If that man sticks his arm up the backside of one more cow.....but seriously I was hooked. I think I must have watched them all. The scenery was what got me I think. That car wending its way around the countryside from farm to farm. The odd bit of chaos and panic thrown in for good measure. Strangely, I never got to grips with the books. Odd that.

elizabethm said...

I am another like poet who loved the television series but never really read the books (and mostly I am a reader rather than a watcher). Love the synchronicity.

The Weaver of Grass said...

If you saw the series reader wil, then you know what the scenery is like where we live.

The Weaver of Grass said...

Poet in residence - I would agree about the books - they are not my cup of tea at all, but I suppose they had lots of incidents which made "good" television in those days.

The Weaver of Grass said...

synchronisity has made me think, too elizabeth.

Robin Mac said...

Loved the photo - we stayed there in 1990, and couldn't believe that when we looked out the window of the B & B, they were filming an episode of All Creatures Great and Small! Of course we had to wait several months after we returned to Australia to see that episode!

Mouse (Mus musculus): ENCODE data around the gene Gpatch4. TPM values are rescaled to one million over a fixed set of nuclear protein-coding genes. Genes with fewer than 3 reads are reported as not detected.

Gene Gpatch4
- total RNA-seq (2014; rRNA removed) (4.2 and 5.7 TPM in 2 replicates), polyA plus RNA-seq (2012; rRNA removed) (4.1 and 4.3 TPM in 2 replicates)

Rowan said...

I discovered 'James Herriot' on a train journey too. I picked up the first book at a railway bookstall and laughed ouit loud so many times that I ended up having to explain to the rest of the carriage why I was laughing! Askrigg has another literary claim to fame too - have you read any of the books about the Dales by Marie Hartley? My favourite is Yorkshire Cottage but all are a wonderful record of Dales life in bygone days.

Woman in a Window said...

To be sure...a series of coincidences. Now that would make an interesting book. Maybe it will be born of me from here.

Mistlethrush said...

Synchronicity... If I hadn't happened upon a former Guider I wouldn't be doing the job I do now. Makes you wonder how many things in life are meant to happen and how many are just 'just life'.

Pamela Terry and Edward said...

Our local Public Broadcasting Station re-ran this delightful series in the years right after my husband and I were married. It became our tradition to order a pizza to be delivered and eat it in front of the television as we enjoyed "All Creatures". We still watch the Christmas episode with the sick little donkey every season!!

BT said...

Thought provoking post Weaver. I loved the series too and used to have some on tape to listen to in the car. I didn't know the story of the 'forgotten book'. How amazing that the series may never have come into being if he'd remembered.